The thing that drew me most to my apartment was the windows: two in the bedroom, two in the living room, one in the bathroom, and one in the kitchen. There is a glorious abundance of light throughout the apartment … except for in the hallway.
We strongly suspect that this corner of the building used to house one large apartment that at some point was carved into two with an L-shaped wall. So, when you enter our home, you have to walk down a long, narrow, windowless hallway, which opens up into the main space.
We weren’t thrilled with the idea of guests being greeted by a dimly lit, drab, claustrophobic entryway. So we brainstormed ways to brighten it. I suggested wallpaper, which my architect fella protested. He suggested inviting a street artist to try something. “But we don’t know any street artists,” I said. We looked through some street art on Instagram until I found this account. Filled with kitties and fantastical, wide-eyed creatures, Cern’s art was fresh and interesting, without being so edgy that it would give me the willies every time I walked in.
“Oh, I know that guy!” Illich said. Turns out Cern had worked on a mural on the outside of a Brazilian café right around the corner from Illich’s old apartment. One day when we had tried (and failed) to walk our cat Pancho on a leash, Cern had caught Pancho on camera, straining forward on his leach like a legit tamed tiger. Illich and Cern exchanged info so Cern could send Illich the picture. So we texted Cern and asked him if he would be interested in doing a private commission for our apartment.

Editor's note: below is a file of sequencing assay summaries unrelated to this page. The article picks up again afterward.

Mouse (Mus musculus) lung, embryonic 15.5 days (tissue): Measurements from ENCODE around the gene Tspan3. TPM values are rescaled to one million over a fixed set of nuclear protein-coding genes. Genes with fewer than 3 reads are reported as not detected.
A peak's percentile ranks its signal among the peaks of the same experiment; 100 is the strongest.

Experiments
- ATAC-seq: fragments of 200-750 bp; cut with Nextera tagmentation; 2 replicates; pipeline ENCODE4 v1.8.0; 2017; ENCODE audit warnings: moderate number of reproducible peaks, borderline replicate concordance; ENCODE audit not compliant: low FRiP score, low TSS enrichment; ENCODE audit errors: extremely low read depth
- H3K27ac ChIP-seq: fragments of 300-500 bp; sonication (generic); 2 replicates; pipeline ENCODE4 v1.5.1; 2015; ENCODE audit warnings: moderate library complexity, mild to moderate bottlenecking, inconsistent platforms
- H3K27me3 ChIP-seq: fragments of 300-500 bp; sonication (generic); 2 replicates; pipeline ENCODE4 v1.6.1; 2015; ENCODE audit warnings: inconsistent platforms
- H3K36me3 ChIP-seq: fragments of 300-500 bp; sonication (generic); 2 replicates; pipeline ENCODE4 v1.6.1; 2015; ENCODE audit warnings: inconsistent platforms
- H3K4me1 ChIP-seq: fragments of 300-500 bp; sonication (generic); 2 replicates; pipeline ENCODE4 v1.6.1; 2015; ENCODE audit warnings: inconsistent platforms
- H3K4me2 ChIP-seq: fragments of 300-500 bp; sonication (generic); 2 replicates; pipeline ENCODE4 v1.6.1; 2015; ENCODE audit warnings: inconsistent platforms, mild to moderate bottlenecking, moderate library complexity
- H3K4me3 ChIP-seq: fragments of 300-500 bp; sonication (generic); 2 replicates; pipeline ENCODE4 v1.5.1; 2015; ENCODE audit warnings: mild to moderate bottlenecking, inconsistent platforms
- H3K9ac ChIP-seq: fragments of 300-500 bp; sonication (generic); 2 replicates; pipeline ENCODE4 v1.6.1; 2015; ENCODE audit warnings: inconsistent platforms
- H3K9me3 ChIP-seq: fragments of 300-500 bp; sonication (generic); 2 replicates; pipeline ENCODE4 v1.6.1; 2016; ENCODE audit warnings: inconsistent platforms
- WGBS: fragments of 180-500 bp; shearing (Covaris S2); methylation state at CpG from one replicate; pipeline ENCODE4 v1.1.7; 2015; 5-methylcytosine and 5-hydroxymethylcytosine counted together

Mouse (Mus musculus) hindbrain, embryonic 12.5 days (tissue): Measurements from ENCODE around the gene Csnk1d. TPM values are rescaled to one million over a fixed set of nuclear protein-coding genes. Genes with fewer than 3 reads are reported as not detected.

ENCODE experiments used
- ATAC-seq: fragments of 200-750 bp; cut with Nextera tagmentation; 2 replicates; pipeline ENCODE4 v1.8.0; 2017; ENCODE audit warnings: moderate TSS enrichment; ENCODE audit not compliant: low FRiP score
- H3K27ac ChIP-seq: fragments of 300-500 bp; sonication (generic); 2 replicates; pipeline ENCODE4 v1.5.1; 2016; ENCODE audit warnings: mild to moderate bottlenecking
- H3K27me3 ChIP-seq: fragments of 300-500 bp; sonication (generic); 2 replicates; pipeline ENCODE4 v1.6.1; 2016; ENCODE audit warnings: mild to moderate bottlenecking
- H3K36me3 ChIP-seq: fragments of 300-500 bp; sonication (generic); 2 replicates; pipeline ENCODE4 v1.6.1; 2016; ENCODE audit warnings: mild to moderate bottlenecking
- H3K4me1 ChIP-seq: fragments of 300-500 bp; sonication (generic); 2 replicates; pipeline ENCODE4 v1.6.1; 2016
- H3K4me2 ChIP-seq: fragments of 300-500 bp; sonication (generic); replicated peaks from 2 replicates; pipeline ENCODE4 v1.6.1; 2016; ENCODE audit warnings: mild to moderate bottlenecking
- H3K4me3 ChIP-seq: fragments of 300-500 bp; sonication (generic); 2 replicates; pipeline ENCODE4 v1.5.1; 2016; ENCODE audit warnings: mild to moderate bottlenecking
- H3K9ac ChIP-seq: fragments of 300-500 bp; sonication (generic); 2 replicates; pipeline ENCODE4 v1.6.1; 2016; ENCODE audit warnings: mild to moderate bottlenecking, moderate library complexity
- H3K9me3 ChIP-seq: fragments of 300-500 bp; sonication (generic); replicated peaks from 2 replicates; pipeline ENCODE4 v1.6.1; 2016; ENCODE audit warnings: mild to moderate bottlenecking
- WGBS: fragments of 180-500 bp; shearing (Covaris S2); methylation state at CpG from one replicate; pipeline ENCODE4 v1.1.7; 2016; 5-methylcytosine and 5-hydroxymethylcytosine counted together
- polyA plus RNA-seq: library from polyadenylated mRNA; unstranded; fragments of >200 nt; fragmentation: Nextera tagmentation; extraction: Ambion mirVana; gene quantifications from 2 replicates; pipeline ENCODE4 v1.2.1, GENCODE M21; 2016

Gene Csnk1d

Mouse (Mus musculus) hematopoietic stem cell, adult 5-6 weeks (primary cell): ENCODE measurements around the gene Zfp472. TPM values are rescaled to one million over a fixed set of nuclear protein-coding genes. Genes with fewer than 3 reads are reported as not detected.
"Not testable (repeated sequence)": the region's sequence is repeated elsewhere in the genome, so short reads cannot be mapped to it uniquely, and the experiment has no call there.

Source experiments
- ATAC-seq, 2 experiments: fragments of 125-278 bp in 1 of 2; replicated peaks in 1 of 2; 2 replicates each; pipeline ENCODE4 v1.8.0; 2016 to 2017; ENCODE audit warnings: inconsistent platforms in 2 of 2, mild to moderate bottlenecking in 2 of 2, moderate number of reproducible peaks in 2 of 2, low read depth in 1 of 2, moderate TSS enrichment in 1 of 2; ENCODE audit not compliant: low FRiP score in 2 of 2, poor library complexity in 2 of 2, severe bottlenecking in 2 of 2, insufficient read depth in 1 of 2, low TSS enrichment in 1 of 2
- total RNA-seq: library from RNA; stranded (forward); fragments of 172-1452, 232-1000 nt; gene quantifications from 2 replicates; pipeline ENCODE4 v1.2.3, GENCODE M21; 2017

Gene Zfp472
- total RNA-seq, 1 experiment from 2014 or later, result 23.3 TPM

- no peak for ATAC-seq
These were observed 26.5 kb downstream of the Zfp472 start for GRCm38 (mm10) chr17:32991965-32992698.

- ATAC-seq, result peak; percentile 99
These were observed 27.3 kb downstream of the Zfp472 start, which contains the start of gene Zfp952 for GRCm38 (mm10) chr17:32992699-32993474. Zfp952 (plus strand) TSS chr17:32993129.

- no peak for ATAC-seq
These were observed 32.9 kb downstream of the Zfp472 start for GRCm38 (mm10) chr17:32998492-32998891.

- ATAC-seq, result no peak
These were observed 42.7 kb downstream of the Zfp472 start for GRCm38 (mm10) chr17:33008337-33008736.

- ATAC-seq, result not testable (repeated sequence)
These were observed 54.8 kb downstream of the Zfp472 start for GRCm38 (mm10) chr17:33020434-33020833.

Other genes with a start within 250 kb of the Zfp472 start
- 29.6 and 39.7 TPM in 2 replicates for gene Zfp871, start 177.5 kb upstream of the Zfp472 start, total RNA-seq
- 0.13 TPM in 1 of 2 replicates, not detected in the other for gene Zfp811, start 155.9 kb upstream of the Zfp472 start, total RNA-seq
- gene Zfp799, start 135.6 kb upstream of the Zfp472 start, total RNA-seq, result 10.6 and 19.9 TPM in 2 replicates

We visited Cern in his studio, right next to the Williamsburg warehouse that would burn down a few months later, and looked through his pieces, pointing out things we liked – the drips, the gold accents, the pastels, and the cute animals. I know it sounds like nursery decor, but Cern’s execution makes it grownup, while still being wondrous.
It took him three days of painting, and then we had our fantasyland hallway. When you walk in, you’re surrounded on all sides by creeping flowers and hidden creatures. Every few months we discover yet another set of eyes hiding inside the flora. And Pancho is in the middle, watching a pigeon.
Cern dubbed it “Pancho’s Paradise.”
Unfortunately, I’m afraid I can’t get a great picture of it. Because it’s tucked inside the hallway, this stitched-together panorama will have to do.
To the left is a little door stopper we made ourselves out of cement and rope. Then a Fair Trade, handmade, sustainable storage basket from Dharma Door,* where we keep our fans and sunscreen in the summer, and our mittens and hats in the winter. All Dharma Door products are made by hand using traditional techniques in modern forms. All of the artisans work within Fair Trade groups who are focused on providing healthcare, education and fair wages.
The bench is made out of reclaimed cedar milled from old NYC water towers we got from Big Reuse (formerly known as Build It Green!). When we come home after a trip, we always notice afresh that the hallway smells like cedar!
Here’s the opposite wall:
Our friends and family love walking into the apartment for the first time, and we love that we walk through an art piece every time we come home and leave!
Now that you’ve seen his work, you’ll probably recognize Cern’s murals around Williamsburg and Bushwick, and even on a couple of trucks. Just keep an eye out for his strong and beautiful women – and his adorable cats.
*They sent this to me for free.